In her introduction, Helen Small does a good job of addressing the varied scope of Beer’s work, while also pointing out some of its more unremarked influences and continuities.  (The volume includes an extensive bibliography of Beer’s scholarship as well.) Although I would have welcomed a lengthier discussion of Beer’s critical legacy, both as represented in this collection and beyond, these remarks are nonetheless measured and valuable.  Small emphasizes Beer’s interest in the perspective of the child, “as a way of displaying, and thereby questioning, our inherited assumptions about the world” (3).  Throughout Beer’s oeuvre, this child-like “curiosity” offers a comic, irreverent, and powerfully transformative heuristic.  The volume responds to this concern with some excellent essays on childhood and knowledge.  For instance, in her reading of Freud’s “Little Hans” case, Rachel Bowlby explores metaphors of curiosity as they describe the often deceptive forms of enlightenment sought by children and by psychoanalysis itself.  In an essay on emerging notions of child psychology, Sally Shuttleworth uncovers the opposite—a surprising silence in medical texts on this topic until the very late Victorian period.  Shuttleworth claims that we must instead turn to literature as the arena that most skillfully imagined the consciousness of children in this period.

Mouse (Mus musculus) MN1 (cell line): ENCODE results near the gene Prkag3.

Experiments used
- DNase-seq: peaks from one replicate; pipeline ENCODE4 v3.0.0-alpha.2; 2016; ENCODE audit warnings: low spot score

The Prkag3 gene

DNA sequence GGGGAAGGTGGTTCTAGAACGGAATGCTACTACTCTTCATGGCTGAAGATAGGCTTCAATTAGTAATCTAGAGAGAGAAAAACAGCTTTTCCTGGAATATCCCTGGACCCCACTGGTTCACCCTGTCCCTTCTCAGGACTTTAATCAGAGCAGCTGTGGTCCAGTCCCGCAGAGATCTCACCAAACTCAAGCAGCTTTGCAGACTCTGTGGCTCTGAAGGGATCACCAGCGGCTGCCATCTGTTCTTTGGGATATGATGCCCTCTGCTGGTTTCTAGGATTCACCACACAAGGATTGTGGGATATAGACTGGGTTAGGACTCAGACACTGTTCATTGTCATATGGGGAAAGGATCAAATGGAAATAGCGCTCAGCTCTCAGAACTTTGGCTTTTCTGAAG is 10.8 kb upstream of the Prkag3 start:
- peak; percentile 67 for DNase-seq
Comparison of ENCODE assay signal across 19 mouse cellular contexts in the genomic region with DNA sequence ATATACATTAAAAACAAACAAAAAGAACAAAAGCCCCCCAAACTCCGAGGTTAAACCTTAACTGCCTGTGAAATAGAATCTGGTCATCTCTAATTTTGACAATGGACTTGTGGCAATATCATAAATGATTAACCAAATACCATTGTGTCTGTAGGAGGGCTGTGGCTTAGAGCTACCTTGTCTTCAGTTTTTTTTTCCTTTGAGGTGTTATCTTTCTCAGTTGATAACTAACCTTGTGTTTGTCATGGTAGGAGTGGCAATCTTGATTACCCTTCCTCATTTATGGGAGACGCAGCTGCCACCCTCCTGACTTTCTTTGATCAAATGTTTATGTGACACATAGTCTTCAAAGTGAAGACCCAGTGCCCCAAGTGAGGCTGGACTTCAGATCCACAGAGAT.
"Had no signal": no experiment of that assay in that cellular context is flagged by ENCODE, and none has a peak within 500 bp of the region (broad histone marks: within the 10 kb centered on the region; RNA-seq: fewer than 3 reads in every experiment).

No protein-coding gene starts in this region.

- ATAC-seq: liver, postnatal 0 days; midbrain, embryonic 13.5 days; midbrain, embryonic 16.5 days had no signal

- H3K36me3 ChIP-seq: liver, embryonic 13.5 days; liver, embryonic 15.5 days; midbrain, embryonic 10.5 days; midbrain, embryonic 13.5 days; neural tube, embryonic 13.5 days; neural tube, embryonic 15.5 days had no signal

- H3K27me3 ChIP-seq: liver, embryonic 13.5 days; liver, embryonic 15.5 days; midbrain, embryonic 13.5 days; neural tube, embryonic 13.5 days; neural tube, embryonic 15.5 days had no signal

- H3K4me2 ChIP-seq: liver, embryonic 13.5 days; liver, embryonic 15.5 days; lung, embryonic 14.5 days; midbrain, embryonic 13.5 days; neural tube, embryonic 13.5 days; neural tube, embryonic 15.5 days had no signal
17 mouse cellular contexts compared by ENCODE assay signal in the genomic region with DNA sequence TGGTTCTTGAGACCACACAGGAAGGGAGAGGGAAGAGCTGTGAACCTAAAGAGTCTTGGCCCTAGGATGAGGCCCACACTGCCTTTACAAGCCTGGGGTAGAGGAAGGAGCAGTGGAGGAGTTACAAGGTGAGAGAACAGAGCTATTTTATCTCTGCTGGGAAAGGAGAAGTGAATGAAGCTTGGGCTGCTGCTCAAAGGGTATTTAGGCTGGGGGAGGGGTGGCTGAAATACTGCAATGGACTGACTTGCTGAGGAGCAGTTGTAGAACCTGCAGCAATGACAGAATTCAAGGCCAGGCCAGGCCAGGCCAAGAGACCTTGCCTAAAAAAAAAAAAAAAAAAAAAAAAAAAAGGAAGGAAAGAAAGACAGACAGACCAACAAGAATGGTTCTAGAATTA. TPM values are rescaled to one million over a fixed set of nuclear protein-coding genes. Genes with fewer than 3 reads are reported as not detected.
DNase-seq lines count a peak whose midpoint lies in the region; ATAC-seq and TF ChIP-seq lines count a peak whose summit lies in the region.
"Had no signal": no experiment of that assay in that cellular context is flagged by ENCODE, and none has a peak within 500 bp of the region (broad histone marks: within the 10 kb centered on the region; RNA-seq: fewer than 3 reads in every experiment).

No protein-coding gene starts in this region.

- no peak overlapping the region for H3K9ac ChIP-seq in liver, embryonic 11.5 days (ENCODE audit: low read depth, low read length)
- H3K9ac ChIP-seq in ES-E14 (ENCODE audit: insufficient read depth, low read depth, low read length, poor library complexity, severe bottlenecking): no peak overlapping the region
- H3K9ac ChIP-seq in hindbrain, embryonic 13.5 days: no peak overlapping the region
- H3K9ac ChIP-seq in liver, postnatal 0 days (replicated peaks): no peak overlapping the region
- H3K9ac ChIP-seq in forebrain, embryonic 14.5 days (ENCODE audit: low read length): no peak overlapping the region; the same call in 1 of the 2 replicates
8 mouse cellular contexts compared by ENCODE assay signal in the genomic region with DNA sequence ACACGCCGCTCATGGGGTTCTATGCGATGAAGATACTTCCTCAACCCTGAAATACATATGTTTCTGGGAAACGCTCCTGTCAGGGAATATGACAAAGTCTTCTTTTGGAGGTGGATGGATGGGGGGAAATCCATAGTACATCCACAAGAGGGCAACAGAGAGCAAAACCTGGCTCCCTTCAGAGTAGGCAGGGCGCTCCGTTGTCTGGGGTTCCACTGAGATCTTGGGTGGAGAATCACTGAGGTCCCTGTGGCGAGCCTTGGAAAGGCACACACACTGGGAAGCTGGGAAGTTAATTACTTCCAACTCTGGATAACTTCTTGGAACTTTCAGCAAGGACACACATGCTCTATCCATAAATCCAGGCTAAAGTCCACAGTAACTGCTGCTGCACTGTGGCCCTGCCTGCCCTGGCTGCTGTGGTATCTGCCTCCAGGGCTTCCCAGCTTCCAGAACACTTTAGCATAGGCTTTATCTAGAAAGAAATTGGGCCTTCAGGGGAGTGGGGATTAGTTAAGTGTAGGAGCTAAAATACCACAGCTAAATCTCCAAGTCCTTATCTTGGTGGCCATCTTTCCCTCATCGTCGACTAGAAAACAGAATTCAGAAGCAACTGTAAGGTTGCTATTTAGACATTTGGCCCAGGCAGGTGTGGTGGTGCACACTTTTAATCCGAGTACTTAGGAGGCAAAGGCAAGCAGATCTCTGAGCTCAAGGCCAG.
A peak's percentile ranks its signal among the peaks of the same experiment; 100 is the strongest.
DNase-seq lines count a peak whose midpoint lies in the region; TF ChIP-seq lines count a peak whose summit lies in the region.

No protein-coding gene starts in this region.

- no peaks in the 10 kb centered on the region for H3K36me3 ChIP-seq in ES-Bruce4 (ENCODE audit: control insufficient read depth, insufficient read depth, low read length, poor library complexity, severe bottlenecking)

If the gaze of the child is one of the “quiet hallmarks” (3) of Beer’s work, a more obvious but no less striking concern is psychoanalysis, a term listed suggestively after “literature” and “science” in this volume’s title.  Psychoanalysis might, more rightly, appear between the two terms, as a mediating fulcrum.  In her own work, Beer treats psychoanalysis both as a contested field of science and as a mode of inquiry indebted to literary practices of narrative and interpretation. A number of essays privilege its role here, some focusing solely on writings by Freud and others exploring broader disciplinary questions posed by psychoanalytic narratives and tropes.  In her careful reassessment of The Interpretation of Dreams, Jacqueline Rose explores the conceptual problems presented by sleep in Freud’s general theory of psychology.  Mary Jacobus examines a similar topic in her essay on Ella Freeman Sharpe, whose 1937 revision of Freudian dream theory stresses the corporeal and material—rather than linguistic— texture of psychic representation.  Finally, in her compelling account of metaphor and the death instinct in Beyond the Pleasure Principle, Suzanne Raitt traces the unexpected continuities that ally Freud’s view of “undead” microorganisms—protista—with Wilde’s Picture of Dorian Gray.  Raitt shows how, for both psychoanalysis and fin-de-siècle fiction, the distinction between life and death is so ambiguous as to be “merely figurative” (130).  Indeed, she argues that this emphasis on the mutable aspects of metaphor has telling disciplinary consequences: “If the distinction between life and death could be shown to be merely figurative, then the natural sciences themselves—even, or perhaps especially, biology, the science of life—were themselves no more than the endless elaboration of linguistic figure” (130).